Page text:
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Wednesday, November 26, 2014

Sadhana in Monastic Life

Spirituality is the life-force of the Order. Revered Swamiji has established this Order for “One’s own liberation and for the good of the world.” Sri Ramakrishna also said, “The only aim of human life is to attain God.” Work can never be the aim, for work is merely a means. It is true that Swamiji used to talk about work, but he also always encouraged regular meditation and other spiritual practices. If anybody was absent at the time of meditation on any day without reason, he would not get food from the monastery that day as a punishment. He had to beg his food int the village. Swami Brahmananda used to say, “Everybody will work due to their natural tendency, but how many want to lead the life of meditation? that is why I always inspire the boys to perform spiritual practices.” Revered Swami Shivananda used to say: “Meditation and japa were important in the past, are important at present, and will be important in the future also. Without doing meditation and japa, it is impossible to work in accordance with Sri Ramakrishna’s and Swamiji’s ideals. Work and worship should go hand in hand.” In this way all our teachers have told us to perform spiritual practices seriously along with our work. We also realize it in the heart of our hearts. … Brothers, you are all Sri Ramakrishna’s children. In the midst of the glamour of wealth and the din and bustle of work, don’t forget the ideal for which you have left hearth and home making your parents shed tears. Be firm-minded and up and doing to reach that ideal even at the cost of your lives. “Either the fulfilment of sadhana, or the fall of the body”—maintaining this spirit, we are to advance with indomitable energy, keeping Sri Ramakrishna’s and Swamiji’s ideal before us. May the Lord be our helper.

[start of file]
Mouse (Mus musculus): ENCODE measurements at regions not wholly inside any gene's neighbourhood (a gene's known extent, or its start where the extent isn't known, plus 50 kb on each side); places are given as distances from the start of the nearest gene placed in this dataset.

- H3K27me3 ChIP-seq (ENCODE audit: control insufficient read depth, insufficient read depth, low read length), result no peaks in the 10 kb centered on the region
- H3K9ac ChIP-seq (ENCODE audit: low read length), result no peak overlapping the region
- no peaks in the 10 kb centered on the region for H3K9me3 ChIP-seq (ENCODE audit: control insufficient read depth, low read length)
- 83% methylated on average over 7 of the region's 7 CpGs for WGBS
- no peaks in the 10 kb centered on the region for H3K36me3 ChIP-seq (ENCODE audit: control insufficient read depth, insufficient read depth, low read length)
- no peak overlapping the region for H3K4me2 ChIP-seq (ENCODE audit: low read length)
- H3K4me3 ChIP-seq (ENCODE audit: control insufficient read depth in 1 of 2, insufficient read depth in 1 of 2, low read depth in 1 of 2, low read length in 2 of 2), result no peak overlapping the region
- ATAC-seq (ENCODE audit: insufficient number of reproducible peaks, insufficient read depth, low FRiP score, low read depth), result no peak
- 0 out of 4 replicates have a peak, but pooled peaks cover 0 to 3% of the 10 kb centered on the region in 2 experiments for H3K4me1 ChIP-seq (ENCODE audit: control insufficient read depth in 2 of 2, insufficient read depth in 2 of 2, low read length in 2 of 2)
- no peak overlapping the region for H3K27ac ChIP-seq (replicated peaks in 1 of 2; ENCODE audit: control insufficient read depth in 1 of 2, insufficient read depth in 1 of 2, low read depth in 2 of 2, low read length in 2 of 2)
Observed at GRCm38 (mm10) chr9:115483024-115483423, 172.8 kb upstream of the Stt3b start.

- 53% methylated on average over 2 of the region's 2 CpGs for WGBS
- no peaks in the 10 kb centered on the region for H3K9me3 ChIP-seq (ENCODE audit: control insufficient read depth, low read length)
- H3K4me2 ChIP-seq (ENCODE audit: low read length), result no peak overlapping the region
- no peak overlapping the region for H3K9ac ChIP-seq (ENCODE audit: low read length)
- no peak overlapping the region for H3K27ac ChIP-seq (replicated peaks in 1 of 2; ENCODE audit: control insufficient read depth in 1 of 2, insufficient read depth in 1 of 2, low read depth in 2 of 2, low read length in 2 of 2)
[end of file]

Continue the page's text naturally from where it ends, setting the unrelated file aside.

Swami Achalananda
Monks’ Conference, 1946
Monastic Disciples of Swami Vivekananda, 295–6

Love the foundation of the Order

The foundation of this Order is love and respect amongst its members. Revered Swami Shivananda used to say: “Sri Ramakrishna bound us through love, and this organization is built through this bond of love. As long as this bond remains intact, the Oder will run smoothly.” Speaking personally, we could come here leaving our hearth and home only due to the attraction of the selfless love of revered Swamiji and other monks, and being charmed by their love we are living under their shelter. I don’t think there is any difference of opinion about this. … If we fail to maintain mutual respect and love for one another, we are sure to reap disastrous fruits in the near future. The work of the Order should be performed through love and not merely under the weight of rigid rules and regulations. Otherwise, dissatisfaction and aversion to work arise in the minds of the workers, the master-servant relationship is formed amongst them, and work, instead of being performed as a spiritual practice becomes a source of bondage. … Therefore I earnestly request the administrative heads of the Math and Mission and heads and managers of the branch centres that along with rules and regulations, they should make love also a basis of conducting the work of the organization. Workers too, in their turn, should show proper respect to the seniors and perform their allotted work with the feeling that they are doing the work of Sri Ramakrishna and Swamiji. Then alone will our lives be peaceful, and the work of the Order will also go on smoothly.